Final Post

The main distinguishing factor of British television for me was its unique scheduling practices. Shows aren’t on at the same time every day, and with the short-run seasons sometimes appearing with breaks of multiple years, you can never really expect the familiarity of a channel’s line-up you get in America. It’s interesting that the premiere dates of shows can be announced just a couple of weeks before they air, and that certain shows are pushed forward or back with little notice so they won’t compete with more popular programs. I remember flipping on the TV when I studied abroad in London and not really taking to it while I was there. It was really difficult to get myself set in a TV routine, as I had no idea how to adapt to a mere 20 channels with ever-shifting scheduling. I think now that I know the channels’ brands, understand this scheduling, and can recognize many actors and show creators, I’d relish the chance to go back and give regular TV viewing a shot.

Throughout the semester, I also noticed that in a lot of our readings and many things I read in my research, British television creators and critics continually compared British shows to UK shows to American ones. While I figured this was something we did naturally because of our home base and our lack of British TV context, I didn’t expect the same from the Brits. Because Hollywood TV and films have been aired in a mainstream way in the UK for so long, British-made content has the opportunity to be distinctly British. Time and again, we’ve heard how British shows use UK-specific comedy (true-life awkwardness or surreality), slow, dark, character-driven plots, less than attractive actors, social realism (especially class wars), UK locations, etc. etc. Television in the UK, due to its unique public service/commercial structure and the existence of Freeview along with abundant online catch-up material, really is distinct form American fare, and I’ve noted how it is pedestalized culturally (while often simultaneously vilified).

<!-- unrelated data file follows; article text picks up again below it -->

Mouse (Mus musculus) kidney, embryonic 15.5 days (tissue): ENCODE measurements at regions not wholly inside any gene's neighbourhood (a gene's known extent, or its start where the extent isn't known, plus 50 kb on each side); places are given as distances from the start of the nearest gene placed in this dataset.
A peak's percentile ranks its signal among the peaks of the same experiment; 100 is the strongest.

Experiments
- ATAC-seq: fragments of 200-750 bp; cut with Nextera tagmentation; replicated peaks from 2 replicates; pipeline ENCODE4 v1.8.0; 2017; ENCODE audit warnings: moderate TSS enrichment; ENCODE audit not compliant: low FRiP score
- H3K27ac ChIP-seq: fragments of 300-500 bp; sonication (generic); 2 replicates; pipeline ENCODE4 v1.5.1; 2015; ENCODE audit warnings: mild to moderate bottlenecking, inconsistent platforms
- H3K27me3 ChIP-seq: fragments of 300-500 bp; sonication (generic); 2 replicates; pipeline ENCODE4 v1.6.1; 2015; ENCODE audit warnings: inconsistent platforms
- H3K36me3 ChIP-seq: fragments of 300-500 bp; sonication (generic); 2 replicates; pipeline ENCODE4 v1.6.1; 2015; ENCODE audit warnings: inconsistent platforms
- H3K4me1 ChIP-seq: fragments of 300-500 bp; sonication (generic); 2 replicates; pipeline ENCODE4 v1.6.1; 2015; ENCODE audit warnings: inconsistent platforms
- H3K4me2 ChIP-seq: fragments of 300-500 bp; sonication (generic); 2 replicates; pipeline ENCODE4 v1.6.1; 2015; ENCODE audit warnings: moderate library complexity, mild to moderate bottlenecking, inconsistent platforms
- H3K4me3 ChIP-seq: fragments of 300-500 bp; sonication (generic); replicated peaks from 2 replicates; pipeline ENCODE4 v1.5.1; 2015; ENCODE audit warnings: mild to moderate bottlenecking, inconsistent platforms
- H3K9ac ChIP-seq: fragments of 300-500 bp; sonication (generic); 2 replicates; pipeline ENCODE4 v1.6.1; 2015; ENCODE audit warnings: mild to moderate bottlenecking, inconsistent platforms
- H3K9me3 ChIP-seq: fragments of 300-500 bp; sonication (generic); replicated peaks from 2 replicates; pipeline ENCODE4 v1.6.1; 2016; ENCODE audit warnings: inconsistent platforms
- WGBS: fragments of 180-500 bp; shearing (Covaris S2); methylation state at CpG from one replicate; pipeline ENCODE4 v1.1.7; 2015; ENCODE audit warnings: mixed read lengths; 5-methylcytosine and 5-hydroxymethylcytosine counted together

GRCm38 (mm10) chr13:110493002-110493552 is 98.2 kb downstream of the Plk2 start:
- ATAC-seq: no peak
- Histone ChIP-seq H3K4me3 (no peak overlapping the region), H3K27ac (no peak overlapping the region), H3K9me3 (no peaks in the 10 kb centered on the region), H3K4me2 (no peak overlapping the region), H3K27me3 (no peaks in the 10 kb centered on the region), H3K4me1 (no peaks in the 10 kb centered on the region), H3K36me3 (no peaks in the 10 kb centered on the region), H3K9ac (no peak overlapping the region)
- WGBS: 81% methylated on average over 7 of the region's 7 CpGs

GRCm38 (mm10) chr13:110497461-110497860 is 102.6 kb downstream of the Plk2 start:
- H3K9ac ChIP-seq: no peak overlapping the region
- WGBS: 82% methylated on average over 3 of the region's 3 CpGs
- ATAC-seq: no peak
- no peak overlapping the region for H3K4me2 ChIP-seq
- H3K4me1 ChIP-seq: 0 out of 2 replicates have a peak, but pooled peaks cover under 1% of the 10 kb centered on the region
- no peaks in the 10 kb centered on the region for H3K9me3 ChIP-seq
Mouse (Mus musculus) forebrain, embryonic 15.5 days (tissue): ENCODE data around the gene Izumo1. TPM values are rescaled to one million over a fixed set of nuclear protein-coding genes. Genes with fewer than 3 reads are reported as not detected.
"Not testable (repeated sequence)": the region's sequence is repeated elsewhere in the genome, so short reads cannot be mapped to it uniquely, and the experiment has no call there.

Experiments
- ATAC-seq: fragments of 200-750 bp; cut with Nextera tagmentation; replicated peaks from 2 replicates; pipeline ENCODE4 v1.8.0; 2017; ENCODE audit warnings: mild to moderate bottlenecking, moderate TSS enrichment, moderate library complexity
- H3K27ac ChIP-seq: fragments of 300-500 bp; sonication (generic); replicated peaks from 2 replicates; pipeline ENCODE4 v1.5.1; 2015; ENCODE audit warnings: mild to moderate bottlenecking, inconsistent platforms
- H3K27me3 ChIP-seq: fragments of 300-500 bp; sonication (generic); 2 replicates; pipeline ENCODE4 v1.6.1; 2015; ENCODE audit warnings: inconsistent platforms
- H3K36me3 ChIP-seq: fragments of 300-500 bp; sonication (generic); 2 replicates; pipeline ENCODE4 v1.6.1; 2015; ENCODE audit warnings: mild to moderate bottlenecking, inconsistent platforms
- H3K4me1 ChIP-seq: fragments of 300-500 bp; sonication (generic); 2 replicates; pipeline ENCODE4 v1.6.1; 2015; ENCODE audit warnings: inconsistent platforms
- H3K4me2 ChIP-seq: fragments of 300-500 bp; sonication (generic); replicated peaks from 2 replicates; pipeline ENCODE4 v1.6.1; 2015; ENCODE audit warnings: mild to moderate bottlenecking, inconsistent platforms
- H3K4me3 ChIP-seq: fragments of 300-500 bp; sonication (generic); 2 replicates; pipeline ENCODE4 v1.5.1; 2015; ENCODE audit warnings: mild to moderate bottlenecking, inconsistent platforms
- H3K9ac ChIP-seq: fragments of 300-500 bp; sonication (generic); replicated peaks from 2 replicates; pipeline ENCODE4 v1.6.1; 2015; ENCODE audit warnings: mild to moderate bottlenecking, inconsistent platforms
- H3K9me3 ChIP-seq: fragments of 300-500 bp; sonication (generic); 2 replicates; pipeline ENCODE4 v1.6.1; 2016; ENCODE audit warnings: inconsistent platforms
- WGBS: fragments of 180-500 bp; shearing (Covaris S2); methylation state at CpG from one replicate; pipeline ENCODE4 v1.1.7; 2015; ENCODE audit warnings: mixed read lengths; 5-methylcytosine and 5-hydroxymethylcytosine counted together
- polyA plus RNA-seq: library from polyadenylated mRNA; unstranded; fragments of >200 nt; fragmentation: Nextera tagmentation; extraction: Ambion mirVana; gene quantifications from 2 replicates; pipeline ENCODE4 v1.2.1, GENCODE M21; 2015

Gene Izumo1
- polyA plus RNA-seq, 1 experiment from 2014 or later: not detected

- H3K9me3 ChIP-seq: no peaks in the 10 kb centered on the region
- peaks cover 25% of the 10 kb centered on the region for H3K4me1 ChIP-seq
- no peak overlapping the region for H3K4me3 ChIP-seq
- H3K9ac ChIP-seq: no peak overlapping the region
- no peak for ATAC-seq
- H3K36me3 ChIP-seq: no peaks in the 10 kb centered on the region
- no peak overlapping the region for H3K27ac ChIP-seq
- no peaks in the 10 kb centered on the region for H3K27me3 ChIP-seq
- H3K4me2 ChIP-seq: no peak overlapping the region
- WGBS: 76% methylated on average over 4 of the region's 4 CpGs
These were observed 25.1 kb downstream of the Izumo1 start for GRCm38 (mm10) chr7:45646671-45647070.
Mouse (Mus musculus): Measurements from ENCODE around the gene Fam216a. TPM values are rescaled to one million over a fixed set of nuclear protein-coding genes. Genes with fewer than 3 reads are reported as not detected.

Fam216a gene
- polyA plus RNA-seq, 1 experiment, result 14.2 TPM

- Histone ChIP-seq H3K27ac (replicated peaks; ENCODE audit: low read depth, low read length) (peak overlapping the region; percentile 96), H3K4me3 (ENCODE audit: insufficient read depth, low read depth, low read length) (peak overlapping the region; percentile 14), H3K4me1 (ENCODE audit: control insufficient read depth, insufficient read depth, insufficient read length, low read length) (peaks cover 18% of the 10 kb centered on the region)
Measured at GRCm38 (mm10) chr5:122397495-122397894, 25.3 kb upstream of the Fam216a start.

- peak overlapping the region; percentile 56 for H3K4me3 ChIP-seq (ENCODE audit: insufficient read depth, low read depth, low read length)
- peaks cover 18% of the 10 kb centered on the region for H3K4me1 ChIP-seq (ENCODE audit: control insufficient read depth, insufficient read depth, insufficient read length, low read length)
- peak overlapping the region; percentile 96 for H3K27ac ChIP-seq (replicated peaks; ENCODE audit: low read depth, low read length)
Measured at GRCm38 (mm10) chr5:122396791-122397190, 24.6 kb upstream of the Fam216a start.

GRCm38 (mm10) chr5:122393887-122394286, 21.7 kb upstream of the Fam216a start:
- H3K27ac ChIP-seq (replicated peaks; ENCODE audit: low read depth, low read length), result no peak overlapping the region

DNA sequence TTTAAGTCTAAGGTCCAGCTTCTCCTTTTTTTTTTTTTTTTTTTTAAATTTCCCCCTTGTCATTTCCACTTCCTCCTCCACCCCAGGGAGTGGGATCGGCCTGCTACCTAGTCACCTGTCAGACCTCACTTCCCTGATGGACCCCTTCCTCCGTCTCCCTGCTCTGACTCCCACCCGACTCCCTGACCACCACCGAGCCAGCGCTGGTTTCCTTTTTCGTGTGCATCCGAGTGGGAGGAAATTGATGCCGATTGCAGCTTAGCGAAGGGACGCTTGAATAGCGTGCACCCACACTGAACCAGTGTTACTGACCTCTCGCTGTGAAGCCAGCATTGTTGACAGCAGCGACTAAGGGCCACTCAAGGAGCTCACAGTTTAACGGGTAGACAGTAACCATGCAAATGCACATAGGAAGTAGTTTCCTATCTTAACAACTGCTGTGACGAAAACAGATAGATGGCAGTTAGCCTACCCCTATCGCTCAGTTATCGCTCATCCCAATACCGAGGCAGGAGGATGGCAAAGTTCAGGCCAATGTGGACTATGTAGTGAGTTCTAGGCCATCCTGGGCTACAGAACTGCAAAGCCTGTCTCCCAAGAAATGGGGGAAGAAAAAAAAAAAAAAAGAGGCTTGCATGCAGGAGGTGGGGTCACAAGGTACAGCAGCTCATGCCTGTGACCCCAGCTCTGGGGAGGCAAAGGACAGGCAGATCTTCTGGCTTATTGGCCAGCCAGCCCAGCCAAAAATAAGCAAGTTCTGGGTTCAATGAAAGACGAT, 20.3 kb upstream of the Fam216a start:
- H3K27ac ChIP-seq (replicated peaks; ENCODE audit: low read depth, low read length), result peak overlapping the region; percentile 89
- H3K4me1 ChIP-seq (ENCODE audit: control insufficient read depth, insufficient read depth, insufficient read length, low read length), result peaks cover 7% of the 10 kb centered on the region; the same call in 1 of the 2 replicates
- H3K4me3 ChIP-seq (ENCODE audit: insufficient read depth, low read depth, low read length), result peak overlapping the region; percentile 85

This class has also encouraged me to seek out more British television. I’m a big marathoner, and watching short-run British shows all in a row gets you through quite a greater variety of shows in a shorter time than watching American TV does. This is a great untapped pool of quality content, and I can’t wait to keep watching!

About Christine

Christine Becker is an Associate Professor in the Department of Film, Television, and Theatre at the University of Notre Dame.
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